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River of Words inaugurates City of Asylum's Garden-to-Garden Artway

City of Asylum, a Pittsburgh-based non-profit that seeks to provide safe haven for writers who are endangered in their own countries, is unfurling their latest community project The Garden to Garden Artway with the help of a trio Venezuelan visitors: writer Israel Centeno, artist Gisela Romero, and graphic designer Carolina Arnal. Centeno, Romero and Arnal are exhibiting the multi-disciplinary work, A River of Words, with the support of the North Side community by presenting temporary artwork and texts on the actual homes of residents. And by stitching itself together across the North Side neighborhood, which involved the participation of over 40 residents, the piece concerns itself with the idea of "connection" and the ways in which people connect with one another through conversation, through a community, or through art.

"We started with the idea of comparing the function of the brain with the relationships between neighbors," wrote the three artists in a joint email. "The neurons are the imaginary lines between people´s homes and the synapse is the word in each house. There are different ways of connecting, through the meanings of the words but also through forms, colors, sizes and materials.  At the project's end, in a map, you will see the network; the link between streets, people, ideas and emotions."

A River of Words is the first of five commissioned temporary art pieces that will be installed along with Garden to Garden Artway, which connects Alphabet Reading Garden on the 1400 block of Monterey Street to its new Alphabet City Literary Center on the Garden Theater block. The .7 mile walk that is the Artway aims to be a hub of permanent and temporary art, free public music and dance performances, and community workshops that can be aided by a smart-phone led tour. For Centeno, Romero, and Arnal, A River of Words was their way of exploring the city that received them, and their art, with open arms.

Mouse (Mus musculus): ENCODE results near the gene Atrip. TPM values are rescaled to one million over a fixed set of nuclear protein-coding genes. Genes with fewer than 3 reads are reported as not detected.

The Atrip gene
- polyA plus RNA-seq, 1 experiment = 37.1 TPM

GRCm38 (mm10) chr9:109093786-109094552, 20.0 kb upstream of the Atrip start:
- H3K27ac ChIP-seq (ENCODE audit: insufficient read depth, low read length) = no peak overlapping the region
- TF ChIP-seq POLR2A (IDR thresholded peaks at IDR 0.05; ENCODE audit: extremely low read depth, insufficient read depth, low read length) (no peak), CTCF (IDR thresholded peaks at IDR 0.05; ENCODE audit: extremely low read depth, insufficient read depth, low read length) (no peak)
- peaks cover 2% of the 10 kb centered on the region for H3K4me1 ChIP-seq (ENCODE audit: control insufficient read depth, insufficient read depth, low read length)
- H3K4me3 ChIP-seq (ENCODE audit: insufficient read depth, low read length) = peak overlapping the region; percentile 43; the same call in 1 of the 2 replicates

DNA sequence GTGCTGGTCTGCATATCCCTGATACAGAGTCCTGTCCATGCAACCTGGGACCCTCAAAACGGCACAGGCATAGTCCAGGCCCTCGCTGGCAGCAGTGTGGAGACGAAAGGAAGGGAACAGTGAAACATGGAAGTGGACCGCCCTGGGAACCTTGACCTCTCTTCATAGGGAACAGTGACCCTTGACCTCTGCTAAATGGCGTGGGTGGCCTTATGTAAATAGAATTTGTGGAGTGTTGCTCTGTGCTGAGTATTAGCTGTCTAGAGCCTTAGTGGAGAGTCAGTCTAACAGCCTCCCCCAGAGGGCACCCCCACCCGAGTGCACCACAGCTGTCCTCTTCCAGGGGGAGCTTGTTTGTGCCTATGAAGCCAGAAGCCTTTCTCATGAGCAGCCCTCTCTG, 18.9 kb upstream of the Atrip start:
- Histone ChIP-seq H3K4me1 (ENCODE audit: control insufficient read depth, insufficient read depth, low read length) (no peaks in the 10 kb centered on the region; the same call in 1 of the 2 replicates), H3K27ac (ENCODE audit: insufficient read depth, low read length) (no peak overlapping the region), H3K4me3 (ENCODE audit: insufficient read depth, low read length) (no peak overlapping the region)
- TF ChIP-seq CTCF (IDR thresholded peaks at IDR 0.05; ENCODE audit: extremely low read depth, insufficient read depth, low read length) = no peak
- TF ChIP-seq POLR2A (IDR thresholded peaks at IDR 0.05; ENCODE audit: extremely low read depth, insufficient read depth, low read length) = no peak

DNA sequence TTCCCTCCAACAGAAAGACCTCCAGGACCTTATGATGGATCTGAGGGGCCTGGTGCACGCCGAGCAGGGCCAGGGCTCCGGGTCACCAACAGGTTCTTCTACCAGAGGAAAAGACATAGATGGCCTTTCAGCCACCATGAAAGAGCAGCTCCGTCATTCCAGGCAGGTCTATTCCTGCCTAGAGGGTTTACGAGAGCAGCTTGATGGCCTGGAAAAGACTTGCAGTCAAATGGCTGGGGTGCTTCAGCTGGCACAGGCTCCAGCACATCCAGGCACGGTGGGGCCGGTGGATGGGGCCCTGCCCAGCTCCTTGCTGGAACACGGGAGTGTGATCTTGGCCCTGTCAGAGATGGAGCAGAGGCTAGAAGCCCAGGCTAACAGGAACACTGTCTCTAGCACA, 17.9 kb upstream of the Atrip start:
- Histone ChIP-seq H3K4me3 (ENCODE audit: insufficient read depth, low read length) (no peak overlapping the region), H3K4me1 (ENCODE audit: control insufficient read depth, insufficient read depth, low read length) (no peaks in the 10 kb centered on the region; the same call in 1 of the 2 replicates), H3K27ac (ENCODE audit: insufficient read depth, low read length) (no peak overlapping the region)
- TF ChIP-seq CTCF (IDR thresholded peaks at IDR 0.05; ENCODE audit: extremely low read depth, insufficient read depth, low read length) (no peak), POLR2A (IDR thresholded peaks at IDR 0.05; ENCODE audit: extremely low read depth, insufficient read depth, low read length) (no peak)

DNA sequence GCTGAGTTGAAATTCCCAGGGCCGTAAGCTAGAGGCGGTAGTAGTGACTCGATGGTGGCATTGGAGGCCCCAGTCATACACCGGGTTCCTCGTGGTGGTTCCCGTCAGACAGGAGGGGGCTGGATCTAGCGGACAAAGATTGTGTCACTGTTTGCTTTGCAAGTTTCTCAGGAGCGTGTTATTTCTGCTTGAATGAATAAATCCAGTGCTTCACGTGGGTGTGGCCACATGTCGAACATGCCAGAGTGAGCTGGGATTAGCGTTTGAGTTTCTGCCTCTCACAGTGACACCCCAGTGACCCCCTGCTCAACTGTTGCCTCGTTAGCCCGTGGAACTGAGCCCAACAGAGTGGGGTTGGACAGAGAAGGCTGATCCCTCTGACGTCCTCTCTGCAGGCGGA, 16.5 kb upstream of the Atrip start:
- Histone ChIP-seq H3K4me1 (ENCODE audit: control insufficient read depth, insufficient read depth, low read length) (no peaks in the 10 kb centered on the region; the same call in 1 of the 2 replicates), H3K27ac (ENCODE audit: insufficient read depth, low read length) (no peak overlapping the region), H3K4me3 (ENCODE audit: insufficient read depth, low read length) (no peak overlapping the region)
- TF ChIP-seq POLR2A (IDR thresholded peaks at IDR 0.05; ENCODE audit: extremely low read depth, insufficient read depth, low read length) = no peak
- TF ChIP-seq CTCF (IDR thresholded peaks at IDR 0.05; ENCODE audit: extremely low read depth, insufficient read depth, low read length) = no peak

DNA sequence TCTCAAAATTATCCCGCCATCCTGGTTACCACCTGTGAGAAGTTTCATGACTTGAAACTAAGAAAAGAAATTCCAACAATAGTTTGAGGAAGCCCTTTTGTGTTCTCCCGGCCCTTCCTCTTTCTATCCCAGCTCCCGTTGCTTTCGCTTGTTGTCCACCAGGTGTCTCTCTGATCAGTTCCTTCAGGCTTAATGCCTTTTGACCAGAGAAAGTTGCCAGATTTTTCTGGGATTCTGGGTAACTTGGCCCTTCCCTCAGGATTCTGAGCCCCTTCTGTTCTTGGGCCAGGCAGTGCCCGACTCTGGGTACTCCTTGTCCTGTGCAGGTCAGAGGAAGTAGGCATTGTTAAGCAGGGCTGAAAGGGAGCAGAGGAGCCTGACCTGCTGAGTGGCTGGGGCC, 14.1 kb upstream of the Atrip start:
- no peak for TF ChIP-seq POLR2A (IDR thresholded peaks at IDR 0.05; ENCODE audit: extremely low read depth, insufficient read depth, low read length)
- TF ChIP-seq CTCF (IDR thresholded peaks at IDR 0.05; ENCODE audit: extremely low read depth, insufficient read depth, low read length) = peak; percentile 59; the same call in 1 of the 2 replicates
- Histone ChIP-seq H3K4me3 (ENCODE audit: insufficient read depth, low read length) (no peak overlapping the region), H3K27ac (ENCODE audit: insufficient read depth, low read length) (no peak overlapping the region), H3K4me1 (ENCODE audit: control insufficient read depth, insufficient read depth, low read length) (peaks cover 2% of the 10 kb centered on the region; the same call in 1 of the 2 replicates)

"Pittsburgh is a beautiful city, and the Northside is full of surprises, each street is different," they wrote. "The people have been very receptive--we have met wonderful and diverse women, men and children who have been enthusiastic and supportive of our project, opening their houses for us.As artists we have made Pittsburgh our own city and we have learned new ways of presenting and share our work."

A free opening reception for A River of Words will be held on Friday, July 25 at 6:00 PM at the Alphabet City Tent located at 318 Sampsonia Way. For more information about the event and the Garden to Garden Artway, visit City of Asylum's website. (318 Sampsonia Way, North Side, City of Asylum)

Jenny Lewis comes to Mr. Small's

July 27, 8PM